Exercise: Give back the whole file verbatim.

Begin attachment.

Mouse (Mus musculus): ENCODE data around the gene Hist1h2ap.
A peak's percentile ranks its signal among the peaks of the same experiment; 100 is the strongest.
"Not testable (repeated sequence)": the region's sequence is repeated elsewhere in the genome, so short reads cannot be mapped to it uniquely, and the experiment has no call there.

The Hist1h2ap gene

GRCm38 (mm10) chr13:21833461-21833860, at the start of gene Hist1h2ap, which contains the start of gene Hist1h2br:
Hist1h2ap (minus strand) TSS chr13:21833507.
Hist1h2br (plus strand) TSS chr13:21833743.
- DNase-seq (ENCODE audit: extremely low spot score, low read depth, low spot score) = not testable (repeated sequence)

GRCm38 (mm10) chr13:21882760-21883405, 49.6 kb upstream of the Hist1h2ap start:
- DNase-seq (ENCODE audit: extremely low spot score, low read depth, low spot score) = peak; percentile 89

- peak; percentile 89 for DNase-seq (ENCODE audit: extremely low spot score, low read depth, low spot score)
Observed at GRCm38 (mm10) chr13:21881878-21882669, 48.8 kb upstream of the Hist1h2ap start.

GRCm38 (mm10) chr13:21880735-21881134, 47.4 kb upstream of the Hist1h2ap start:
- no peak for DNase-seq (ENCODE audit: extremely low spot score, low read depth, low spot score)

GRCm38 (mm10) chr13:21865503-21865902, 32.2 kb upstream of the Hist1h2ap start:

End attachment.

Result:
Mouse (Mus musculus): ENCODE data around the gene Hist1h2ap.
A peak's percentile ranks its signal among the peaks of the same experiment; 100 is the strongest.
"Not testable (repeated sequence)": the region's sequence is repeated elsewhere in the genome, so short reads cannot be mapped to it uniquely, and the experiment has no call there.

The Hist1h2ap gene

GRCm38 (mm10) chr13:21833461-21833860, at the start of gene Hist1h2ap, which contains the start of gene Hist1h2br:
Hist1h2ap (minus strand) TSS chr13:21833507.
Hist1h2br (plus strand) TSS chr13:21833743.
- DNase-seq (ENCODE audit: extremely low spot score, low read depth, low spot score) = not testable (repeated sequence)

GRCm38 (mm10) chr13:21882760-21883405, 49.6 kb upstream of the Hist1h2ap start:
- DNase-seq (ENCODE audit: extremely low spot score, low read depth, low spot score) = peak; percentile 89

- peak; percentile 89 for DNase-seq (ENCODE audit: extremely low spot score, low read depth, low spot score)
Observed at GRCm38 (mm10) chr13:21881878-21882669, 48.8 kb upstream of the Hist1h2ap start.

GRCm38 (mm10) chr13:21880735-21881134, 47.4 kb upstream of the Hist1h2ap start:
- no peak for DNase-seq (ENCODE audit: extremely low spot score, low read depth, low spot score)

GRCm38 (mm10) chr13:21865503-21865902, 32.2 kb upstream of the Hist1h2ap start: